Kohl's Chief Executive Officer Kevin Mansell:
While the firm tried to boost traffic to its physical stores, that didn't work out as well as it hoped.
"[I]t was definitely a difficult start to 2016. It's hard to gauge how much of the sales shortfall is related to macroeconomic factors and how much is related to company-specific factors. We definitely focused on improving our sales, but especially our traffic to brick-and-mortar stores. We are relooking at all of our marketing vehicles to see where we can drive more business to the stores as well as ensuring our value message is particularly strong. Definitely not satisfied with the results so far and we'll take action to remain top of mind with the families that we serve."
Mansell tries to tell it like it is.
"I mean the other thing I would add, Mark [Altschwager of Robert W Baird & Co Inc], is just there wasn't a lot to get very excited about in our first quarter performance, but one thing that I think the team did well and I think we're going to be well-positioned, regardless of where the business goes the remaining of the year is receipt flow and inventory."
Things should get better later this year.
"[W]e still feel good that the sales trend will improve in the second quarter. And we definitely feel like it'll improve further as we go into the back half."
The industry is going to have to adapt to the changing consumer.
"I think we mentioned there seems to be some more macro issue given performances of both ourselves and competition. There seems to be some change in consumer behavior in terms of traffic coming into our stores maybe because of that. We definitely have opportunity in our marketing area to improve our effectiveness."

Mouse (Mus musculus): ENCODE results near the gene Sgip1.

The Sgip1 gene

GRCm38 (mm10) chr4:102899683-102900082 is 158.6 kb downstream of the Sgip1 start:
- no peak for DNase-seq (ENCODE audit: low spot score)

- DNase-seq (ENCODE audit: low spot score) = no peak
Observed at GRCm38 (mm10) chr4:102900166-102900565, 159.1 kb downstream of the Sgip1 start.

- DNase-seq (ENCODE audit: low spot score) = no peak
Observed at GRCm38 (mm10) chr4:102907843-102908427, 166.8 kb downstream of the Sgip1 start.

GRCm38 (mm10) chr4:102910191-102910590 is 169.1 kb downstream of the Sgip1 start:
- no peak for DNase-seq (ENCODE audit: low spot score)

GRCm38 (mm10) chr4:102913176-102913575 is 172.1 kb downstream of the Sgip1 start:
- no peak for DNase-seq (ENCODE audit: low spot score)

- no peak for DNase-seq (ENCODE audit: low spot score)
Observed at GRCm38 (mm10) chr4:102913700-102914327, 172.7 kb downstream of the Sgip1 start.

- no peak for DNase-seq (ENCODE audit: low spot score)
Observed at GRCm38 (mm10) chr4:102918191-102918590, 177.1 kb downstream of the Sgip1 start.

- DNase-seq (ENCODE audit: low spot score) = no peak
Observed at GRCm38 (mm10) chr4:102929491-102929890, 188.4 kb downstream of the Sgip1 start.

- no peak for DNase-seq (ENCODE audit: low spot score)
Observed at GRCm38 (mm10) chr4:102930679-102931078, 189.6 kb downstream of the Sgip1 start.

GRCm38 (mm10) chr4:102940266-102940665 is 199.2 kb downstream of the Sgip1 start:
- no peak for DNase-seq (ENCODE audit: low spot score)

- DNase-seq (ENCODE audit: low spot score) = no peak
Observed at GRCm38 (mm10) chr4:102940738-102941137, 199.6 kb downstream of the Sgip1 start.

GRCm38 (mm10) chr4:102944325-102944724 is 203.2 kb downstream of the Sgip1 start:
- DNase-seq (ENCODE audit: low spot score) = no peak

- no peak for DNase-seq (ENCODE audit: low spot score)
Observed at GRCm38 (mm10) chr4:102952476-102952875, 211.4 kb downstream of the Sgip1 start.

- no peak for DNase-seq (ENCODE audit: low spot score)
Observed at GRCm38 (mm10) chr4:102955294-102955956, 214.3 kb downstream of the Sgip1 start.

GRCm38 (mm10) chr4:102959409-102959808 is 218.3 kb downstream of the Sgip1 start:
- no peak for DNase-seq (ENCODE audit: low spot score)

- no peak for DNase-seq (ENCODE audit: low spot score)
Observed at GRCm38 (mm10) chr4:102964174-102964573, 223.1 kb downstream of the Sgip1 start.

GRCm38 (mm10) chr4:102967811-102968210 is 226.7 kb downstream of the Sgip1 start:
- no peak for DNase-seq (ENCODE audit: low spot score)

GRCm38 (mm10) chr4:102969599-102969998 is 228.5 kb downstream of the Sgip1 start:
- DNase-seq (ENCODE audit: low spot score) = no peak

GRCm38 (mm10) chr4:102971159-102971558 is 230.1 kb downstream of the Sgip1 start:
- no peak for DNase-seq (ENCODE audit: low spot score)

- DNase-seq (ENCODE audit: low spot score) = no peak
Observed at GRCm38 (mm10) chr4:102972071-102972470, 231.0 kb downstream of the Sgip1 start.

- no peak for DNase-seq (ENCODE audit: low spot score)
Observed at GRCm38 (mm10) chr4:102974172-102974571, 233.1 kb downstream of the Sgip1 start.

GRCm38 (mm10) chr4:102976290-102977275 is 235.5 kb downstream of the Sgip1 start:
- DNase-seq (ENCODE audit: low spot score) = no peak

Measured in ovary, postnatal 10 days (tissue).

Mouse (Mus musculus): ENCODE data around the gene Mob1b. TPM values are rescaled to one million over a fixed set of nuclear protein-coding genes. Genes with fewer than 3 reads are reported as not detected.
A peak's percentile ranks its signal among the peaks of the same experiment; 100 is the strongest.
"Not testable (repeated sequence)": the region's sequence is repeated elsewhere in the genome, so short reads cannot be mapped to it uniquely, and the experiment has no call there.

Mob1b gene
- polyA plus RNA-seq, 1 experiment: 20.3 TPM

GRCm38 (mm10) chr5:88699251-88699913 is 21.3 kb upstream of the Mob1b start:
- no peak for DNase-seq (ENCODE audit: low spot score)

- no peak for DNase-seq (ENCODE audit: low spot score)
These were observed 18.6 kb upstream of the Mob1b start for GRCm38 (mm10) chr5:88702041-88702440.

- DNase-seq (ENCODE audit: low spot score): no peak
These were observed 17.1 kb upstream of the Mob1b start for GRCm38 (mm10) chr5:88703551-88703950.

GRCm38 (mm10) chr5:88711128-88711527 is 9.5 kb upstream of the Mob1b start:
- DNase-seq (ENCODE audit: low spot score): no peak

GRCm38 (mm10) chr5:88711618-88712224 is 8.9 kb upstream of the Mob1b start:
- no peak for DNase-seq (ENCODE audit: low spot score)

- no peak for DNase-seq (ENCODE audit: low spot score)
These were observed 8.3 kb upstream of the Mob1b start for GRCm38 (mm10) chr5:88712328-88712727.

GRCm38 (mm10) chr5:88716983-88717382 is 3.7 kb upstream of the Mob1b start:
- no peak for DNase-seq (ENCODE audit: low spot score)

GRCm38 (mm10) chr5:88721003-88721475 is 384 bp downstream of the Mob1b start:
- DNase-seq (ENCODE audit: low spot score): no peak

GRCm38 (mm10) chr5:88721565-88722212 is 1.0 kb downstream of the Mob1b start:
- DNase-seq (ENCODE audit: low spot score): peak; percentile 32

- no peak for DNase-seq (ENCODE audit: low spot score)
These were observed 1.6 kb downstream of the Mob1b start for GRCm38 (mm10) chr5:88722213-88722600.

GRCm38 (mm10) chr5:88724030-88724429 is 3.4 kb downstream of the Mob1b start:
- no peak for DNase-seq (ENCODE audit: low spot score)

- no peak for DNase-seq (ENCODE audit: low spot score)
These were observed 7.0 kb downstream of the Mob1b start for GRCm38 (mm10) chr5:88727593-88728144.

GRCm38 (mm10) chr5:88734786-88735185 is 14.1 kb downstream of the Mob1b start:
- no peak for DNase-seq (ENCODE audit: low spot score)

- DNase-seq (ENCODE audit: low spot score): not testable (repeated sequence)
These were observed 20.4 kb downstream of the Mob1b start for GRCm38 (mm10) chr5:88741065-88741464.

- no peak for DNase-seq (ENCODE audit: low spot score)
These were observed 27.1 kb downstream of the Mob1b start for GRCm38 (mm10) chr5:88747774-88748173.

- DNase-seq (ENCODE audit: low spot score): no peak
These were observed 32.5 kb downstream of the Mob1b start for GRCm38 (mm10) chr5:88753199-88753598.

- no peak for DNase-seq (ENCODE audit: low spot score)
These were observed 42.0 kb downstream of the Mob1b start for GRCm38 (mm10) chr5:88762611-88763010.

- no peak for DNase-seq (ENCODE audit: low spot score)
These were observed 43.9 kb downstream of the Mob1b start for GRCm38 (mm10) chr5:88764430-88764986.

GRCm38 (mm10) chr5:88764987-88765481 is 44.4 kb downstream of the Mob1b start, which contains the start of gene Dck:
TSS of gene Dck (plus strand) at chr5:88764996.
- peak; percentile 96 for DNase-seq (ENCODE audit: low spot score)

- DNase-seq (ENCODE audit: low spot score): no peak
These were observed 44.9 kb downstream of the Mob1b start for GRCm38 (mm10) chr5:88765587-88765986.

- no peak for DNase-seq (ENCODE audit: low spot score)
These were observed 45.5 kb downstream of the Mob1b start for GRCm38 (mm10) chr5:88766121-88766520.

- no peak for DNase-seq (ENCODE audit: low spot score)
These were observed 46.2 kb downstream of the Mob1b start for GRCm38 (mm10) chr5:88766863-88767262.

Nordstrom's Chief Financial Officer Michael Koppel:
The firm updated its guidance for the rest of the year, becoming more pessimistic.
"I'd like to address our financial outlook. In updating our plans for the remainder of the year, we feel it is appropriate to realign our outlook given the uncertainty in trends and expectations for a continued promotional environment. Comp sales are expected to be between a 1 percent decrease to a 1 percent increase compared with our prior outlook of flat to a 2 percent increase."
The business is and will continue to change.
"[A]s we've been talking for the last couple of years, we're seeing a transformation in our business model. The e-commerce element continues to grow at a good pace and the impact of technology in digital on the customer experience continues to accelerate. So that would imply our commitment to technology and fulfillment and the things that continue to support that business is going to be something we're going to stay very strong on. On the other side, we continue to see traffic falling off in malls. And how we think about our store-based asset will probably require some level of adjustment."
James Nordstrom, Executive Vice President/President of stores had an optimistic comment to share.
"All of our stores are profitable. They all make money."
As a number of analysts said, best of luck this quarter.